Low-income earners [those with a gross income of $226] received a 100% tax waiver, following the announcement of the pandemic. The PAYE for other categories of workers was lowered by 5% from 30%. This was the case for the corporate income tax. The government went further to lower the value added tax on goods to 14% down from 16%.

While these measures were hailed by the public countrywide, the unemployed majority of Kakamega County feel that more could have been done to cushion the already 30% vulnerable unemployed population who have no income to pay tax from. It is this segment of the population that the pandemic has most affected, and most ignored, pushed further beyond the poverty threshold.

While the government has, in many respects, attempted to safeguard its citizens, the lack of a clearly researched approach that could have been utilised to contain the virus’ spread, while supporting the economy, has had wide-ranging effects. As a result, most of the measures taken were seemingly out of panic. The felt economic effects have been sharp. Kakamega has had its share, and it will take time to recover.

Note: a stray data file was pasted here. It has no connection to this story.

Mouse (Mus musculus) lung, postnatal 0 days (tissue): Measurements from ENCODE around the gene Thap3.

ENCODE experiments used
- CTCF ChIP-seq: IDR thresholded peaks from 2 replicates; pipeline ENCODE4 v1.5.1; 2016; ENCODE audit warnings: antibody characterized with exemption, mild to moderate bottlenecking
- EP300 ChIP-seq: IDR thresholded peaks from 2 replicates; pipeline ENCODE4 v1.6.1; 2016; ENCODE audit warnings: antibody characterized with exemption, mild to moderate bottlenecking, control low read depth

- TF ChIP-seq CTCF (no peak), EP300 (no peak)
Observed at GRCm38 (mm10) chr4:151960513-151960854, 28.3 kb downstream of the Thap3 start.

Responding to challenges and opportunities

The significant impacts of the virus have been felt differently across the Kenyan population – posing extreme challenges for some and opportunities for others. On the whole, people in Kakamega have attempted to adapt to shifting circumstances, eking out a living in economic sectors that offer a chance of income.

Any analysis of COVID-19 needs to look beyond initial case numbers and explore the uneven, complex and place-specific impacts of directives intended to halt the virus. The degree to which these shifts will remain in post-COVID Kakamega will become clearer over time.

Photo: Open Institute CC BY-SA 2.0.

About the author

Alex Ayoyi

Alex Ayoyi

Alex Ayoyi is an Electrical Engineer working with the communities of Kakamega and Busia counties in Kenya. He holds a B.Eng. in Electrical and Electronics Engineering from Moi University and he is currently an MSC student in Telecomunication and Information Engineering at Jomo Kenyata University of Agriculture and Technology (JKUAT).

Posted In: COVID-19 | Recent | Shifting Spaces